OTTAWA’S HOME OF INTERNATIONAL AND INDEPENDENT MOVIES

Big Boys Gone Bananas!*

A sequel to the movie you weren't allowed to see.

Poster for Big Boys Gone Bananas!*Sweden’s Fredrik Gertten has to be a bit bananas himself to go up against the world’s biggest producer of fruits and vegetables. But he also showed considerable cojones in his persistent fight to get his 2009 documentary Bananas!* out to the world. This despite a gauntlet of legal intimidation and media manipulation that few independent filmmakers would likely have the stomach (or wallet) to withstand.

Bananas!* chronicled a landmark lawsuit by a dozen Nicaraguan plantation workers over the use of the banned pesticide Nemagon. The film was selected to premiere at the 2009 Los Angeles Film Festival, but after a threat of legal action by Dole, it was pulled from competition.

His surprising struggle against Dole has resulted in a follow-up documentary, Big Boys Gone Bananas!*, which was the runner-up for the People’s Choice Award at Hot Docs this year. It’s not hard to see why: At its core, this is a documentary about the importance of documentary-making.

The meta-documentary Big Boys Gone Bananas!* tells the story, from that film festival cancellation, of how Dole takes over the conversation about Bananas!*, beginning by discreting Gertten in the media.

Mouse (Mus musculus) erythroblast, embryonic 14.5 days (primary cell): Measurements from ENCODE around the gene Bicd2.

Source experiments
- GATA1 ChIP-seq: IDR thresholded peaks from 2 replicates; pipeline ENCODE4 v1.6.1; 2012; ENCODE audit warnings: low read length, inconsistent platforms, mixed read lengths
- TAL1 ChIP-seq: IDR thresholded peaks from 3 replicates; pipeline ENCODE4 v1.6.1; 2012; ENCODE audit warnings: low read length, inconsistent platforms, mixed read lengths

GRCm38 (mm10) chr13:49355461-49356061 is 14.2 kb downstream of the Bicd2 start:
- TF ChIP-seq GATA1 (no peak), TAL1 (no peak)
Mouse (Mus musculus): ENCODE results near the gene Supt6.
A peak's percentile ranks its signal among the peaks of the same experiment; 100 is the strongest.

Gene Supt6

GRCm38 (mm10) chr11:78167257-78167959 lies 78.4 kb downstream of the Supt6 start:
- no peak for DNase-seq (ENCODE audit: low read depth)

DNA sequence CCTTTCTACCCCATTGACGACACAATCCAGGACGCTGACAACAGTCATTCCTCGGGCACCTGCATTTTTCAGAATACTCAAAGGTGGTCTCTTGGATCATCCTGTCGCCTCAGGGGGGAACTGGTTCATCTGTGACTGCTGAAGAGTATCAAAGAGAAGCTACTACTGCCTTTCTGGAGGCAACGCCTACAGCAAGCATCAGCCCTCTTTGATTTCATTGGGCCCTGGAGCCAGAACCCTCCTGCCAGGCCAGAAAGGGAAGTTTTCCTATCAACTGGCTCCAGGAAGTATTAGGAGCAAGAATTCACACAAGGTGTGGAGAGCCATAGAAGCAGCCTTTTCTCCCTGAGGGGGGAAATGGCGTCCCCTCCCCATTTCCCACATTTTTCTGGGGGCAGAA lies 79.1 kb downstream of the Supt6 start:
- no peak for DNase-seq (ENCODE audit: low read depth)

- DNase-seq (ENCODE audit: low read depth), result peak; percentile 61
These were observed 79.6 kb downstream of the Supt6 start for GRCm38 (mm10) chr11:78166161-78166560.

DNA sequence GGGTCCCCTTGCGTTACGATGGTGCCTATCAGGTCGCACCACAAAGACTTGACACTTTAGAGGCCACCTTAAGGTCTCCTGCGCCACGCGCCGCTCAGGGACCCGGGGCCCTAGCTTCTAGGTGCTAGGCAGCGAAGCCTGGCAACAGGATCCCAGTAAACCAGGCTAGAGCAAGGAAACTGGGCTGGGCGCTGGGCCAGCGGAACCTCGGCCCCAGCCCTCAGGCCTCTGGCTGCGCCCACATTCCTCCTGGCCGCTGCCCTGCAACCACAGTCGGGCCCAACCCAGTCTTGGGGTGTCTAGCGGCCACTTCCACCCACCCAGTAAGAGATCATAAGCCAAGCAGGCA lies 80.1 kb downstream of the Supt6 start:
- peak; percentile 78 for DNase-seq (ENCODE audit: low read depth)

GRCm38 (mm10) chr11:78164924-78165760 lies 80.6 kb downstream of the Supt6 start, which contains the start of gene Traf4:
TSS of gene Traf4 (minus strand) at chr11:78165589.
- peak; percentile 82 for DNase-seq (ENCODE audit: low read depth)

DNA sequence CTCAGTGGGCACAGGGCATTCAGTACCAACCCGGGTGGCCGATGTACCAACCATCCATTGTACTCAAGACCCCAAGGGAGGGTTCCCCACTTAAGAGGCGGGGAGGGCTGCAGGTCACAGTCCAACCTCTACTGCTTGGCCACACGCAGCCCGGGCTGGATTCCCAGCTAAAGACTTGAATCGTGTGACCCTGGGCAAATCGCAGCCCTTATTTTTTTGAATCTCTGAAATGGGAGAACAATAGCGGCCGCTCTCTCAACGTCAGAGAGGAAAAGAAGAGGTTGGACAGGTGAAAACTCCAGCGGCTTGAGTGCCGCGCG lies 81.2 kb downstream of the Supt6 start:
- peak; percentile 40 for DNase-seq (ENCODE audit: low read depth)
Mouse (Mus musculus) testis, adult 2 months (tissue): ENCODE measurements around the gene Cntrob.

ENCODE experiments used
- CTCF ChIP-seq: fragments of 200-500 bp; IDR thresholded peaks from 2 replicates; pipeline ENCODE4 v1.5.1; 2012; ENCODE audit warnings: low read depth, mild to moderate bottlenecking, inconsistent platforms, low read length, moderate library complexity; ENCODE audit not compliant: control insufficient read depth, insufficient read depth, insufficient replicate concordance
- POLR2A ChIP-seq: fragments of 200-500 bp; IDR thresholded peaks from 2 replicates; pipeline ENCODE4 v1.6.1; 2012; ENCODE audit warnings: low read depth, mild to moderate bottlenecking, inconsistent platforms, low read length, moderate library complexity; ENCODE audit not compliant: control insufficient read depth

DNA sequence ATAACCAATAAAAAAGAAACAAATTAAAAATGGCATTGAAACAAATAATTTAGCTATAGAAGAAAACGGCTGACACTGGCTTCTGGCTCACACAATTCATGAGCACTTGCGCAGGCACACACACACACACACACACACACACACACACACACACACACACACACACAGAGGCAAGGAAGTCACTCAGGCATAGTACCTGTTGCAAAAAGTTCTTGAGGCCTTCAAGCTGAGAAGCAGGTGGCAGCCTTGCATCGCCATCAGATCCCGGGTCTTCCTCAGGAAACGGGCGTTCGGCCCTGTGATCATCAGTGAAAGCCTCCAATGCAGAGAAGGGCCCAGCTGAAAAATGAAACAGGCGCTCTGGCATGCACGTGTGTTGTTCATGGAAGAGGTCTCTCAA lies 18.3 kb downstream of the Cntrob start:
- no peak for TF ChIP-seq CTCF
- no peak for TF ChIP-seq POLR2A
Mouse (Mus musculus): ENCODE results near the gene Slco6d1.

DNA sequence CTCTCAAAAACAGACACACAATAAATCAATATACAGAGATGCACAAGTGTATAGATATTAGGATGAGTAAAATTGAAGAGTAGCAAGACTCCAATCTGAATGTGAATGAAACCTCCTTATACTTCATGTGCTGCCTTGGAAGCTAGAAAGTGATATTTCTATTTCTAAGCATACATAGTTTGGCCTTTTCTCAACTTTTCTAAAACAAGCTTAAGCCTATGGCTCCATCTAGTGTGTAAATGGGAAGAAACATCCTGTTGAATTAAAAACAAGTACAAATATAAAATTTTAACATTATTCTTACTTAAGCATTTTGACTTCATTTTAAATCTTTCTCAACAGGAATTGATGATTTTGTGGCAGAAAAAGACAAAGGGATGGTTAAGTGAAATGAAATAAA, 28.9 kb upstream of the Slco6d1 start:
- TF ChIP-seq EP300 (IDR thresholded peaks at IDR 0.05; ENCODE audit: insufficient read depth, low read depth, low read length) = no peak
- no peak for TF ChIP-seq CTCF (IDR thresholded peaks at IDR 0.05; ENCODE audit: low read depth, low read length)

A scathing article - featuring a dropped banana peel and the headline ‘The big slip-up’ – graces the front of the Los Angeles Business Journal. Other local media follow suit. Most cringeworthy is a supporting document for Dole written by law professor David Ginsburg that compares Bananas!* to a Nazi propaganda film.

All this, Gertten says, before anyone has actually watched it.

The following month – July 2009 – Dole files suit against Gertten and his production company, WG Film.

Gertten retreats to Sweden and it is only there that the David-and-Goliath saga gratifyingly starts to tilt in his favour, first nationally, then internationally. But not before a protracted fight. We are left to marvel at the lengths a huge multinational would go simply to silence a small Swedish documentary.

What makes Big Boys remarkable is that it was made at all. It took vision on Gertten’s part to realize he could spin the legal tangle of his original doc into a more complex, more personal one. It also demanded that Gertten avoid the easy route – giving up, ever – and defend his work at all costs, risking professional ostracism, strained relationships and bankruptcy. He is willing to go down the rabbit hole, and for that we should be thankful.

– Ariel Teplitsky, Toronto Star
 

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